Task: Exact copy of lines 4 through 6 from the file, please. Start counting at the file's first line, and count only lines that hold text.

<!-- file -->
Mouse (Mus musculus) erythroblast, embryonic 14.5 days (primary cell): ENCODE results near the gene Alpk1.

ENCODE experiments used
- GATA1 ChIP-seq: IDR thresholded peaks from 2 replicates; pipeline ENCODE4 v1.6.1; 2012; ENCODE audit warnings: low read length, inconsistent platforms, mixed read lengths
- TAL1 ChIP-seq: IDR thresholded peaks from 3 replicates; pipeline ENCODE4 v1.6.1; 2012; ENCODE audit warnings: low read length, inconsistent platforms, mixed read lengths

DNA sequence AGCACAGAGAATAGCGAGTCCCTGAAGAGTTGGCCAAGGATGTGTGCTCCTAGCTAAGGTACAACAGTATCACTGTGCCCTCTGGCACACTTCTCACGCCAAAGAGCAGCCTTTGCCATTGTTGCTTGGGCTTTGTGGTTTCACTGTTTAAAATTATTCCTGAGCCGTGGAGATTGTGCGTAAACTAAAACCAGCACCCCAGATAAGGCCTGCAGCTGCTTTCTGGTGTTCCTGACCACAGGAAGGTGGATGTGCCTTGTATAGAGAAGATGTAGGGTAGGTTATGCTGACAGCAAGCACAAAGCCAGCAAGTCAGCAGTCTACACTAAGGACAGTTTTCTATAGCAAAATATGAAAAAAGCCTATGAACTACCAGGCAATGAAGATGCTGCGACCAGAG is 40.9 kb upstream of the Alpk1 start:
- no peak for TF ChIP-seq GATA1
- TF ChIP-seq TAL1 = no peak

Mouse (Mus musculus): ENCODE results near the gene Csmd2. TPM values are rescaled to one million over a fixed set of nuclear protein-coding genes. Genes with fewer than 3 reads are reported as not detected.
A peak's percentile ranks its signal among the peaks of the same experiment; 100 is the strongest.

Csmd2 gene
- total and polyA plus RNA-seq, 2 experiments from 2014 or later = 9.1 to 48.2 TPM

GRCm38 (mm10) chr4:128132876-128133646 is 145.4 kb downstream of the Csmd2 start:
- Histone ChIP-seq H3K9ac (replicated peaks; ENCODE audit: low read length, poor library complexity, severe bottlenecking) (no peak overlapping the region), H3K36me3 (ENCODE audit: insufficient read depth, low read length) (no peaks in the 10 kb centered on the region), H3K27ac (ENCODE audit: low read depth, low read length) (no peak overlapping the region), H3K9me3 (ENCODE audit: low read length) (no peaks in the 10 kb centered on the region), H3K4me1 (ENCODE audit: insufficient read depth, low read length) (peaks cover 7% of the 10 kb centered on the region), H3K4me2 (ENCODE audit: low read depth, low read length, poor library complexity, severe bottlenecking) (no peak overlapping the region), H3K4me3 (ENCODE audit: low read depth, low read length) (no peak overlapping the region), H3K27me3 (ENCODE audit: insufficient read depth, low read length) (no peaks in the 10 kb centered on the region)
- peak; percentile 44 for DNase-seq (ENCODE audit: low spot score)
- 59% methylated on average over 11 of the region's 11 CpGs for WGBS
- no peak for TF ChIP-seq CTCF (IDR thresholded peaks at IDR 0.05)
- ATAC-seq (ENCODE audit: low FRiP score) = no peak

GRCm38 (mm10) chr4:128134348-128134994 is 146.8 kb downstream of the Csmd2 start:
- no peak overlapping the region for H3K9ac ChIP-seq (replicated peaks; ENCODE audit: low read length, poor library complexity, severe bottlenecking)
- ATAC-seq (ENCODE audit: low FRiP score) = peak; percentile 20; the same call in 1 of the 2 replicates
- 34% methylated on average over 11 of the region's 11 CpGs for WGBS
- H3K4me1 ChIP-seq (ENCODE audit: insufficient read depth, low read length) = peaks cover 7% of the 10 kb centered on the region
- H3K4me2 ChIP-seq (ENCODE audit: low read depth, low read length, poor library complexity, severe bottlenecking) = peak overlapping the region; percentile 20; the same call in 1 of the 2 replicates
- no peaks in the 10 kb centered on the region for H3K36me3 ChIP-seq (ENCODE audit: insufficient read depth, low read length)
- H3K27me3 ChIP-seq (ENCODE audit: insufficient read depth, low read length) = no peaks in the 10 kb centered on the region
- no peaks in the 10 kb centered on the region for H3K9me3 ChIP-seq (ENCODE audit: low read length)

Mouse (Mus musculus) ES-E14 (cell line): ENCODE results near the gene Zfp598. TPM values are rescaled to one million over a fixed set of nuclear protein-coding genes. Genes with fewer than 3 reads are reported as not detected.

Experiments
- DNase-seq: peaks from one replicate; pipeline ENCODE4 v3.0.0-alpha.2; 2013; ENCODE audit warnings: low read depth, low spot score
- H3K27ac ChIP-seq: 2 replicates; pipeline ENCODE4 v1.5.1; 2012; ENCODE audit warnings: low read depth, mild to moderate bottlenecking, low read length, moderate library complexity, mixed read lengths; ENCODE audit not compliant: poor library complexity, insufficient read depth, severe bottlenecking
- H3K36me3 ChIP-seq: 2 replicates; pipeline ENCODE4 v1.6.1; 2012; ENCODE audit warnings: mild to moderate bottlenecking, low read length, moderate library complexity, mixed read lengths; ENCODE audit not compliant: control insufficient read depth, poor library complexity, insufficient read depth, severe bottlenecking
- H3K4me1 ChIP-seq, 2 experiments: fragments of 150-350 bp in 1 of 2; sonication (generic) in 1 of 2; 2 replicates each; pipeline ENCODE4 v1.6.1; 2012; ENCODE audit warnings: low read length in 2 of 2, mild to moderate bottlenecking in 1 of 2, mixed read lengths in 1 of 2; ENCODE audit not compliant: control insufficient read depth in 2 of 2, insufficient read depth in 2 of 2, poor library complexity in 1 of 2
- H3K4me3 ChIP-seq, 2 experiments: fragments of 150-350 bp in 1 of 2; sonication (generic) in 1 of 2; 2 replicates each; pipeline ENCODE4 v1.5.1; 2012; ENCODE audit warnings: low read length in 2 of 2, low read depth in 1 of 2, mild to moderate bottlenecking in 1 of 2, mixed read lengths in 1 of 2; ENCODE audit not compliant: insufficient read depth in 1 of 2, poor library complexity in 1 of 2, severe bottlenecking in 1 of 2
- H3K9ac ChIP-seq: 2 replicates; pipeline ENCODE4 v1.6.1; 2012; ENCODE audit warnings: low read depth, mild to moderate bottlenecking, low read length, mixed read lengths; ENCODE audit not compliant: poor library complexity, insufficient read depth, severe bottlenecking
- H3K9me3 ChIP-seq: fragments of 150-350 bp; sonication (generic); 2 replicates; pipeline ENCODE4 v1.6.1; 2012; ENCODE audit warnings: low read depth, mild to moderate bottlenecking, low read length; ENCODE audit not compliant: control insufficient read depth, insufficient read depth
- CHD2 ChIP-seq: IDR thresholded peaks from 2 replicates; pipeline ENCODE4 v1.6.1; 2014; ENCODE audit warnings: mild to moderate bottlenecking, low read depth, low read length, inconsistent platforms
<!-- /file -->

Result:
- TAL1 ChIP-seq: IDR thresholded peaks from 3 replicates; pipeline ENCODE4 v1.6.1; 2012; ENCODE audit warnings: low read length, inconsistent platforms, mixed read lengths

DNA sequence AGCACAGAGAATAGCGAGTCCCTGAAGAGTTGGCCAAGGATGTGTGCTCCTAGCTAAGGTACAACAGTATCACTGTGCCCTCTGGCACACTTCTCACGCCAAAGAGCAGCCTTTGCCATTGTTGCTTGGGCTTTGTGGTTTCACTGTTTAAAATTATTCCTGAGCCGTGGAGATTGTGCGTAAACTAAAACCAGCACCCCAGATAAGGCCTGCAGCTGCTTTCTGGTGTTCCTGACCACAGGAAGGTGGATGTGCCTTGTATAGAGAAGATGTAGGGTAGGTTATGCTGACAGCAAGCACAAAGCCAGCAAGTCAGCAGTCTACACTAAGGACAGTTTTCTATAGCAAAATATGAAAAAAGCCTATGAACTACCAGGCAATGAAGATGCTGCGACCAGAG is 40.9 kb upstream of the Alpk1 start:
- no peak for TF ChIP-seq GATA1